Header image courtesy of Gabby K (via Pexels)
We often hear people say in semi-guilty tones how much they pity the younger generations, and how it’s so much more difficult growing up now than it was back then. While it may be true that the youngsters of today face a completely different set of challenges in their lives—including a responsibility to better our planet— it’s important to remember that they are also blessedly equipped with advancements in science and technology which provides them with the help that was unavailable for older generations.
When discussing education and transferable skills, the term that crops up most often is STEM. We consulted with the lovely folks at LivinFarms about what exactly STEM is, and why sustainability should play a much larger role in education.
The term STEM is being bandied around a lot these days, but at its fundamental level, it stands for education in science, technology, engineering, and mathematics. On a deeper level, STEM is an experiential learning approach that aims to not just impart facts, but rather cultivate engagement, critical thinking, and problem-solving—skills which we’re sure everyone will agree are invaluable in every workplace.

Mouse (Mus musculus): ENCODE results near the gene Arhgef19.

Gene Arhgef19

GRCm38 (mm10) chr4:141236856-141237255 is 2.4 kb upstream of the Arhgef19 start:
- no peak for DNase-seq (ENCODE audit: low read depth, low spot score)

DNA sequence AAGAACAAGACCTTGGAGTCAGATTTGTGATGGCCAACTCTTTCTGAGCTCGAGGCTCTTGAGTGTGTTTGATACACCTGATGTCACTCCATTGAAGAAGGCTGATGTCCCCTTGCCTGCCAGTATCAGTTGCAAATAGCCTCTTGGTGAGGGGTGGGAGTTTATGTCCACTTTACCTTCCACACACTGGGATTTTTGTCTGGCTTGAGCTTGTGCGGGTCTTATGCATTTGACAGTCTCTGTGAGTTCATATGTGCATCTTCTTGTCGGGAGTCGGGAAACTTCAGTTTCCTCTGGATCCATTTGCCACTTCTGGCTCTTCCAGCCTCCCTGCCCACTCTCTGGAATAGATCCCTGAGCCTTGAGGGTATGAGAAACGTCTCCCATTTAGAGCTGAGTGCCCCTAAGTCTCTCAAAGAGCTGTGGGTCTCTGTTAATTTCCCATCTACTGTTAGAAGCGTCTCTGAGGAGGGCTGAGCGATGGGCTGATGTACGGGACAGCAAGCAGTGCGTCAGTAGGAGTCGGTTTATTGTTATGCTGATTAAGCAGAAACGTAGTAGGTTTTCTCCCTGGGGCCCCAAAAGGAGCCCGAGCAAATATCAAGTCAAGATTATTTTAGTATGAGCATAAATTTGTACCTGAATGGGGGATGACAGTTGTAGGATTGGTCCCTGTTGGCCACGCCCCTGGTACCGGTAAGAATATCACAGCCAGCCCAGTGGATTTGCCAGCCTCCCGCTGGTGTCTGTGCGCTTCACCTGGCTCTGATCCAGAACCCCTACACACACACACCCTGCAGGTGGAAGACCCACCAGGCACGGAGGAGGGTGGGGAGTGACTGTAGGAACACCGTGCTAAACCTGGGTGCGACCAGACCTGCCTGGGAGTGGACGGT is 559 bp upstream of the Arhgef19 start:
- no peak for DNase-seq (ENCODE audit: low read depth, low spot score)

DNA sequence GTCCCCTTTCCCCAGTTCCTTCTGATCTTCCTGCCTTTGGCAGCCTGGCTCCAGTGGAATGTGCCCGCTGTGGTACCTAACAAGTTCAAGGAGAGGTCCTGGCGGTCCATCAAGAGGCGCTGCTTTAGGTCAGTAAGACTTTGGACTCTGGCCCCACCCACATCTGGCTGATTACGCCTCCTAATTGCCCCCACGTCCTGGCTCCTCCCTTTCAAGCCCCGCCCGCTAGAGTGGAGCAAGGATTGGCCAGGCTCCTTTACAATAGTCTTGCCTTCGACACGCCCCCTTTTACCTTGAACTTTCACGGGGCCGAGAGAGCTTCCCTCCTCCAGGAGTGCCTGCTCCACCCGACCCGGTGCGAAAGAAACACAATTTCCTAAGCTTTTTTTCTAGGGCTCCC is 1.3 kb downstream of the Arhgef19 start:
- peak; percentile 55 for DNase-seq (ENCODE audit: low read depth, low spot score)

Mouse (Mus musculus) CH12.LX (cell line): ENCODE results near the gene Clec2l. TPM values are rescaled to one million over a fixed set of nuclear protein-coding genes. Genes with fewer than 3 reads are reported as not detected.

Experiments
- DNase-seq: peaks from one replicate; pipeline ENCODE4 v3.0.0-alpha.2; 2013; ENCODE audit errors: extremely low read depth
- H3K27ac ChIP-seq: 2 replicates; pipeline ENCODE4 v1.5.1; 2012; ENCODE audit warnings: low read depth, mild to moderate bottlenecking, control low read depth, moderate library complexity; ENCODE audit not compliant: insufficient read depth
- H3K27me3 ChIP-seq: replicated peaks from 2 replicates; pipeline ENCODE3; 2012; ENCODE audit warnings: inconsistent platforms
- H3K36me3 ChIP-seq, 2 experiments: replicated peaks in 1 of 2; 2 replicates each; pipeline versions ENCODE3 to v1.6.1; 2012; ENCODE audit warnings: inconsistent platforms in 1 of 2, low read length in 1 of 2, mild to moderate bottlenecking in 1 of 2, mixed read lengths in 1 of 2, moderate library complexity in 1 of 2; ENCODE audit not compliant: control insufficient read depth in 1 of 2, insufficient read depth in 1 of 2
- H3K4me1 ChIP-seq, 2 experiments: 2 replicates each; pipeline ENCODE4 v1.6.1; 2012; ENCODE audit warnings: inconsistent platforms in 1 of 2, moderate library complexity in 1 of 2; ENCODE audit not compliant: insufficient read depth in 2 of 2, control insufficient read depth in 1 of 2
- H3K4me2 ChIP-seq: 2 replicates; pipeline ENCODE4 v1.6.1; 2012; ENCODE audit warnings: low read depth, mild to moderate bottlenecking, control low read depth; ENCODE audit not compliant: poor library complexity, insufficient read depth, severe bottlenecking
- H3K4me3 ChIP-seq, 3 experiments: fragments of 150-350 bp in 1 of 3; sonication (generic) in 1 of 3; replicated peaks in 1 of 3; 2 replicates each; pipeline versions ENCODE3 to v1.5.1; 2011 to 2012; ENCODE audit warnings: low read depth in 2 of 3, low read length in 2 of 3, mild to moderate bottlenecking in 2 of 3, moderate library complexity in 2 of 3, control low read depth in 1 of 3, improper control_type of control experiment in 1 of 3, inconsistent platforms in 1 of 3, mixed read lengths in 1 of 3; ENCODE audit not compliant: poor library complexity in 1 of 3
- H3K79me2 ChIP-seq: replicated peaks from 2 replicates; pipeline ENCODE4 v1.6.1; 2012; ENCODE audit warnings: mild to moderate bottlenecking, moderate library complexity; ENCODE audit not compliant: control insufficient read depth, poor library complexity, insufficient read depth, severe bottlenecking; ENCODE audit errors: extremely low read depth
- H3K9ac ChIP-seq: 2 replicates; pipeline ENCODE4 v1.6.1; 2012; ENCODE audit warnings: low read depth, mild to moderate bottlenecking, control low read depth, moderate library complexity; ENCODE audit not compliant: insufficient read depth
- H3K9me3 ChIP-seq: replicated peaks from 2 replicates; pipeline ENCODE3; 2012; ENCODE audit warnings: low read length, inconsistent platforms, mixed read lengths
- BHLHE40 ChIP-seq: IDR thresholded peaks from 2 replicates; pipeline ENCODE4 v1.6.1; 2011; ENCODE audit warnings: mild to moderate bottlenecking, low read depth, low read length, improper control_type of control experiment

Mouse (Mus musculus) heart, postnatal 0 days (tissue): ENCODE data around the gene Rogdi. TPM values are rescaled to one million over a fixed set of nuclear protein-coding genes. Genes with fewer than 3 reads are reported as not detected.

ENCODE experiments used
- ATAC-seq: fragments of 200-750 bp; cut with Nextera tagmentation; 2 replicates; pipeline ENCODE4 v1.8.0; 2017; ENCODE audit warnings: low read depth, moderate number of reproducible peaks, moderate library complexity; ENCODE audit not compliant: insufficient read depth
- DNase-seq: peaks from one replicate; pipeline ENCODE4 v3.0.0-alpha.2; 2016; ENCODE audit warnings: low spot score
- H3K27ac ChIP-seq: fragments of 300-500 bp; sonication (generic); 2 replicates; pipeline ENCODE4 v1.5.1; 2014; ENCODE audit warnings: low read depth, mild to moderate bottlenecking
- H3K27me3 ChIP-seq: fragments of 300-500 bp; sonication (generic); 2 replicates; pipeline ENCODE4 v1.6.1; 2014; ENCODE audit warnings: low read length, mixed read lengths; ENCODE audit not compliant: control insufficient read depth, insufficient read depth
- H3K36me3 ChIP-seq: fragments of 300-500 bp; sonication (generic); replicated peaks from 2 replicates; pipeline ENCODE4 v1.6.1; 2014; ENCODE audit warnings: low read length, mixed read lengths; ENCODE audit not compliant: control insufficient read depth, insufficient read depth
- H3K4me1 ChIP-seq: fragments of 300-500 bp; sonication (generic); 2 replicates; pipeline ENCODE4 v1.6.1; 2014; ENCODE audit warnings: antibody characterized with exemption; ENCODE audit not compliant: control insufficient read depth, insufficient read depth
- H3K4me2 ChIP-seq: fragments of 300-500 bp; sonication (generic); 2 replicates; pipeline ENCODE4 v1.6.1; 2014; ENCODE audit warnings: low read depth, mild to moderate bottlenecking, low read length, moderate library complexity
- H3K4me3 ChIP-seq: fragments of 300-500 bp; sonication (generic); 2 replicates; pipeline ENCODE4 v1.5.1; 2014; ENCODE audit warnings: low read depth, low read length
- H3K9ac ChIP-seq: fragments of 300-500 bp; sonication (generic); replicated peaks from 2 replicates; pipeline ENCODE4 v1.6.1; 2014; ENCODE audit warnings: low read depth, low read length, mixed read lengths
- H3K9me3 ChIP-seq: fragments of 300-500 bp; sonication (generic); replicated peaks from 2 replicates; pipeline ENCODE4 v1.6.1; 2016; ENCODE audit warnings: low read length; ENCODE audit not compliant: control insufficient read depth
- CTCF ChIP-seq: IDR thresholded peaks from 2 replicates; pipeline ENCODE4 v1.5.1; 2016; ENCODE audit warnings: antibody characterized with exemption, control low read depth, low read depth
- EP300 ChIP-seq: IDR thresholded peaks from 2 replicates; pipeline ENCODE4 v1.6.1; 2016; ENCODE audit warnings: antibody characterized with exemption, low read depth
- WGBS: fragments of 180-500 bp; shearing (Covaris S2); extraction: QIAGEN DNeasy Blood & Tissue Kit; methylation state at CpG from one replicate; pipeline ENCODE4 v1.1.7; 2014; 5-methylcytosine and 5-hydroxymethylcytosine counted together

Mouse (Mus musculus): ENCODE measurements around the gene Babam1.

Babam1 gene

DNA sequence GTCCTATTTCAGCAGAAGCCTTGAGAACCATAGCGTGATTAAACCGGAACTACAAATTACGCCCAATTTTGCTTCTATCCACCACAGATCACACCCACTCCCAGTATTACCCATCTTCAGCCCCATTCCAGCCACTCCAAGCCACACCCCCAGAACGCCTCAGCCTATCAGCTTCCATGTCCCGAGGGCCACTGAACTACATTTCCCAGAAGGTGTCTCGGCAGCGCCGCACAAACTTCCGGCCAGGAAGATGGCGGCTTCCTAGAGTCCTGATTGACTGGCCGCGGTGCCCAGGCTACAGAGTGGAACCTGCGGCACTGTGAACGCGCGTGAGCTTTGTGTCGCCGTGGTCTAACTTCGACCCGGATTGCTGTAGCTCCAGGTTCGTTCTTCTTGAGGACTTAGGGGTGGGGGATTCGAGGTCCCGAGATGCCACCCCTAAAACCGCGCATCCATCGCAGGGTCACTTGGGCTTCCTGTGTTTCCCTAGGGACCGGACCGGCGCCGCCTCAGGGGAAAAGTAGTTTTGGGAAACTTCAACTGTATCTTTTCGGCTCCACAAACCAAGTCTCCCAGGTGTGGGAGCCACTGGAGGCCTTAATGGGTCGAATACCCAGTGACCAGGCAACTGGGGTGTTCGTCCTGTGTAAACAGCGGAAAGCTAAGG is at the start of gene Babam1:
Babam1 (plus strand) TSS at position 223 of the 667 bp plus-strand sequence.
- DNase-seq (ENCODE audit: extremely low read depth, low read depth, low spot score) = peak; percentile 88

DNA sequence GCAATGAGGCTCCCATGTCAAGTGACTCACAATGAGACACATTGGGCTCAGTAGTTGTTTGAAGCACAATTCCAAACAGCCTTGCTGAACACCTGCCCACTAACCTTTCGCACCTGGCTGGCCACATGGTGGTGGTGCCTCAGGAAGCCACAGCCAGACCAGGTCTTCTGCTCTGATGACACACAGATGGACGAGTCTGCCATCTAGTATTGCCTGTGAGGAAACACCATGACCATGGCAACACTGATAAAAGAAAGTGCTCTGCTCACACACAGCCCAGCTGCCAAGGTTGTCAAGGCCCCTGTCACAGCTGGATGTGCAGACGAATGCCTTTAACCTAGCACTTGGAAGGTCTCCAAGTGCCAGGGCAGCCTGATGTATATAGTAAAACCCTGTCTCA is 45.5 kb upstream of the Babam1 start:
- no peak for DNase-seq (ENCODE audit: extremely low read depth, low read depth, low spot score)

Rather than tackling them as separate subjects as traditional education models would have done, STEM integrates science, technology, engineering, and mathematics into a cohesive learning method based on real-world applications. The idea is that through pursuing these four disciplines across all development levels—from pre-school to even post-doctorate—new generations of bright young minds will be equipped with the wherewithal to improve our world and make a change.
This acronym picked up popularity in the 2000s, but the idea has already been around since the mid-1990s, and is a model that can benefit both the student and the community. The number of well-paying STEM jobs is growing every day, with statistics showing that STEM workers earn 26 percent more than employees without a STEM background. In 2017, direct STEM employment accounted for 69 percent of the entire US GDP.
With the STEM sectors supporting more and more jobs, it’s no wonder that the Hong Kong education system is also shifting its focus to be more digital- and science-oriented to keep up with the times.
Firstly, there is a definitional challenge that plagues STEM. There is not a single definition of a “STEM job,” but many wrongly assume that it only includes careers such as scientists, engineers, mathematicians, researchers, or in info-tech. The truth is that STEM is much more widely encompassing than that, and the four branches of the STEM tree stretch far; whether you are interested meteorology, cooking, deep-sea creature, or something in between, there are likely to be STEM job counterparts that encompass this interest!